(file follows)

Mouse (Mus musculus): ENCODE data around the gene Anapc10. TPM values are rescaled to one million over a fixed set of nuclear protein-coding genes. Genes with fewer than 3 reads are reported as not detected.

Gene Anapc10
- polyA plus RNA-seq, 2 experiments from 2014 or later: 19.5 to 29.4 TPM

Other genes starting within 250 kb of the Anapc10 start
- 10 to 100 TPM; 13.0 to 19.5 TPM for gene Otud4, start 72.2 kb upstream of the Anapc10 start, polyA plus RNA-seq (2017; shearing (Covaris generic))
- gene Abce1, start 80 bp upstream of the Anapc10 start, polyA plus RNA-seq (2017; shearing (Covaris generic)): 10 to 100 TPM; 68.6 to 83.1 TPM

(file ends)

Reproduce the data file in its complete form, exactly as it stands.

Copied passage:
Mouse (Mus musculus): ENCODE data around the gene Anapc10. TPM values are rescaled to one million over a fixed set of nuclear protein-coding genes. Genes with fewer than 3 reads are reported as not detected.

Gene Anapc10
- polyA plus RNA-seq, 2 experiments from 2014 or later: 19.5 to 29.4 TPM

Other genes starting within 250 kb of the Anapc10 start
- 10 to 100 TPM; 13.0 to 19.5 TPM for gene Otud4, start 72.2 kb upstream of the Anapc10 start, polyA plus RNA-seq (2017; shearing (Covaris generic))
- gene Abce1, start 80 bp upstream of the Anapc10 start, polyA plus RNA-seq (2017; shearing (Covaris generic)): 10 to 100 TPM; 68.6 to 83.1 TPM